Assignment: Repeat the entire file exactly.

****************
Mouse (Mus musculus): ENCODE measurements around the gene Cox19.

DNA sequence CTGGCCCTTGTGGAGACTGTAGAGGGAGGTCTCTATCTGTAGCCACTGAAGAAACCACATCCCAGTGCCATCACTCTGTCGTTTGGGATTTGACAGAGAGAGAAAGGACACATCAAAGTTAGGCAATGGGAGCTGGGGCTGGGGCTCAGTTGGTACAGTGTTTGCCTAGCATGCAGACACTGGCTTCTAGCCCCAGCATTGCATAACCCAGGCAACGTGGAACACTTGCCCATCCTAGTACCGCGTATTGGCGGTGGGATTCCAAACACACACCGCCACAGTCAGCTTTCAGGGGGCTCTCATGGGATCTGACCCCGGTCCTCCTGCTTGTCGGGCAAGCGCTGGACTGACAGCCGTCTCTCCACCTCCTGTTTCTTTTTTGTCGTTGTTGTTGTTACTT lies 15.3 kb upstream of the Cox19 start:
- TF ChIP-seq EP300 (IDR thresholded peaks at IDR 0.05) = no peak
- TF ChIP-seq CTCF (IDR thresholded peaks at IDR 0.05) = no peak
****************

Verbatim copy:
Mouse (Mus musculus): ENCODE measurements around the gene Cox19.

DNA sequence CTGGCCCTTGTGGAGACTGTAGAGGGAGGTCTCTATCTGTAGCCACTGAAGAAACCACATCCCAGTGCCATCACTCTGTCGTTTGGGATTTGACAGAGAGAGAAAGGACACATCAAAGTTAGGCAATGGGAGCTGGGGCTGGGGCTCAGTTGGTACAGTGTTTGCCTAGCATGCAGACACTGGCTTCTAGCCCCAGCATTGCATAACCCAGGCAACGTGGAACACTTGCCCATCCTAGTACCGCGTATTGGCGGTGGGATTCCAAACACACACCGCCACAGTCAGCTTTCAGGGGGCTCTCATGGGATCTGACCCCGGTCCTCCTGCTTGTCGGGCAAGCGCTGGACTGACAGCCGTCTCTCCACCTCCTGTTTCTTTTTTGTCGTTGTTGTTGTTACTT lies 15.3 kb upstream of the Cox19 start:
- TF ChIP-seq EP300 (IDR thresholded peaks at IDR 0.05) = no peak
- TF ChIP-seq CTCF (IDR thresholded peaks at IDR 0.05) = no peak